Barefoot on burning embers
Nestinarstvo is inscribed on UNESCO’s List of the Intangible Cultural Heritage of Humanity
19 May, 2012
If you happen to visit Bulgaria in summertime, you'd see in many of the seaside resorts a show of young people clad in white robes or traditional costumes, dancing on burning embers. It is an ancient ritual of fire-dancing, nestinarstvo inscribed on UNESCO's Representative List of the Intangible Cultural Heritage of Humanity.The ritual of fire-dancing dates back to the pagan days of the Thracians and is an expression of the worship of the Sun God, bringing fire and fertility. Fire-dancing is closely related to the Dionysian Mysteries with the performers uttering loud exclamations. Contemporary performers also heave sighs while dancing. With the Christianisation, the ritual was anathematised as heresy and outlawed and fire-dancing sank into oblivion for centuries only to be resumed under the Ottomans.The story goes that when the Turks set fire to the village of Bulgari in the Strandja Mountain, which now is the heart of authentic fire-dancing, an old woman saw the local chapel also burning and rushed to bring out whatever she could. She retrieved an intact icon of Sts Constantine and Helena, crossing the blazes as if in a trance without being scorched at all. Sts Constantine and Helena are believed to be the patrons of fire-dancing, despite the fact that under Emperor Constantine, Christianity became an official religion and his mother was a devoted Christian. The ritual is performed on their feast day, 21 May (3 June). Early in the morning a procession led by the fire-dancers takes their icons to a spring with healing water near the village. Then the icons are consecrated and a ring dance is performed. Getting back home, the fire-dancers listen to a drum beating all day long until they fall into trance: they start dancing with sacred objects in their hands such as icons and icon-lamps.Meanwhile, a bonfire is lit up in the square to exorcise demons and drive away diseases, absolve of sins and burn down a bed of embers. The first to step in are the most skilled fire-dancers, who first walk round and crosswise. Then dancing itself commences. Fire-dancers step in the fiery circle letting out an ear-splitting shriek. They cross the glowing embers, pressing those with their feet and shrieking further. Still, their feet are not scorched.Fire-dancers are born to old families of nestinars, who pass the mystery down to the next generations. Once upon a time it was only women who danced barefoot on burning embers; now men also join in the ritual. Fire-dancers would carry in their arms sick or children to cure the former and endow the latter with a long life.Until 1912, this tradition was widely popular throughout the entire region of the Strandja Mountain and in several villages in Eastern Thrace. By the mid-20th century, it was practiced solely in two villages in the Strandja and ever since the 1990s has been performed only in the village of Bulgari.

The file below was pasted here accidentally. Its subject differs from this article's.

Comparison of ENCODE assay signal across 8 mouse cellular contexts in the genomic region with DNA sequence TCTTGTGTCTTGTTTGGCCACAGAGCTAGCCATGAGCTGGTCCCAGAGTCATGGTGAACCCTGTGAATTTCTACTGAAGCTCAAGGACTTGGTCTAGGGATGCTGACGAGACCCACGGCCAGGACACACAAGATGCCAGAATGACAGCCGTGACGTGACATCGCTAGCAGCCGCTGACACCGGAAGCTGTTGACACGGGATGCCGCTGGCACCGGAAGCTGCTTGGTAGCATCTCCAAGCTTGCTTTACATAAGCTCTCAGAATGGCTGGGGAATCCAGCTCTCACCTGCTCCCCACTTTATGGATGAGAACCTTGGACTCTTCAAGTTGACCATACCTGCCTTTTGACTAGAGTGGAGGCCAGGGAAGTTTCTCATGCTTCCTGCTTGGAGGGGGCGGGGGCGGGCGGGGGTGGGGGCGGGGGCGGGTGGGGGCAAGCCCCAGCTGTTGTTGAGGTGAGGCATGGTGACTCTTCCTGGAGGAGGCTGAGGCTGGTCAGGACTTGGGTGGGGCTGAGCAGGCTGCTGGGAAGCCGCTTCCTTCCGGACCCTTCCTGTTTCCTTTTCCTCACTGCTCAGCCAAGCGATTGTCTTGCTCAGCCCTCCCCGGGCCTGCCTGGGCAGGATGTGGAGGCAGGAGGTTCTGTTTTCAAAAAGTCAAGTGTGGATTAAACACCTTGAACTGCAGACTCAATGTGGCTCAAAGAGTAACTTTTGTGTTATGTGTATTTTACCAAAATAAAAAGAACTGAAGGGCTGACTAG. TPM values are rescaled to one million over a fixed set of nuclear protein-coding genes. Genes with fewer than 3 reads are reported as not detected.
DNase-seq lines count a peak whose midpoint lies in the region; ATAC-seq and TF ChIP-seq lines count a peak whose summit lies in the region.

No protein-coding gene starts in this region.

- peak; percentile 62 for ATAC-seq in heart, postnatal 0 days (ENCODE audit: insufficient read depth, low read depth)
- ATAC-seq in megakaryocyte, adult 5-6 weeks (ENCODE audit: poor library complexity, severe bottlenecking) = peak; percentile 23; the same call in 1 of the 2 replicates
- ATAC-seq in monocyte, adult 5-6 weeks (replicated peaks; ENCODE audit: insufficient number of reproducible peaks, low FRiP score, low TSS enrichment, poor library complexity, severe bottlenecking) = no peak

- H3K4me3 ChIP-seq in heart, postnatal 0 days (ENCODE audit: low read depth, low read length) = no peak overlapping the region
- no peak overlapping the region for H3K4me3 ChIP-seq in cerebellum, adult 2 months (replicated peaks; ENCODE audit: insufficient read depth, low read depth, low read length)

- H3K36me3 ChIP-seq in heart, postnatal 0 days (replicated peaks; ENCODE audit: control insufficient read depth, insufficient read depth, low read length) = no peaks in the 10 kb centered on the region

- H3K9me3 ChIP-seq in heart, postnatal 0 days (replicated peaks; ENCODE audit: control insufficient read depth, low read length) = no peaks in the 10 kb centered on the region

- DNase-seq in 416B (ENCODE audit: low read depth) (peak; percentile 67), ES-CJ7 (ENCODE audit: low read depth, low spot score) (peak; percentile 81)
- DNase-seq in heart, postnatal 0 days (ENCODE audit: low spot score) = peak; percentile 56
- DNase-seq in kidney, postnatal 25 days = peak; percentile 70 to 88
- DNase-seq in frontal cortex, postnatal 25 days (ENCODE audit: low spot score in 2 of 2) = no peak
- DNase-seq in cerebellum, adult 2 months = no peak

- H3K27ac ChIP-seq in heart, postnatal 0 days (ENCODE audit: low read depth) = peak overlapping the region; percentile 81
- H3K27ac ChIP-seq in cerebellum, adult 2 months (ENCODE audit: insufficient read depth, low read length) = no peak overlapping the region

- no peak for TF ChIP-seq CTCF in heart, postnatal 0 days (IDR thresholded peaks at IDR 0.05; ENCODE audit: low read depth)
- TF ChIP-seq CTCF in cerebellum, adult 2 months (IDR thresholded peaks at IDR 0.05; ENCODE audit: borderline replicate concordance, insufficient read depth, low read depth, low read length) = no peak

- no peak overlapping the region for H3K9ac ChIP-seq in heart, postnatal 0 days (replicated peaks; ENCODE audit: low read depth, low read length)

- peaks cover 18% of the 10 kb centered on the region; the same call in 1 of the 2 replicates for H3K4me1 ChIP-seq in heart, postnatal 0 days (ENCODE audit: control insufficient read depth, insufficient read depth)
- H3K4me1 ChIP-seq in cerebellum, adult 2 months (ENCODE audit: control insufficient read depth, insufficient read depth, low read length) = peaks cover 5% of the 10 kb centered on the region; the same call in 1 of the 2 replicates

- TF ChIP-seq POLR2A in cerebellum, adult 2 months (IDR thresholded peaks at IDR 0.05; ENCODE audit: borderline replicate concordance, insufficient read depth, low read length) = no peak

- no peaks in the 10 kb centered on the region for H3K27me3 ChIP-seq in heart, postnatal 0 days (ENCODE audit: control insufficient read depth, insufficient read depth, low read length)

The bed of embers is prepared in a special plave as people dance around.
Nowadays men also participate in the fire-dancing.
The ritual is performed in front of the church in the village of Bulgari.
Fire-dancers carry children over the embers to endow them a long life.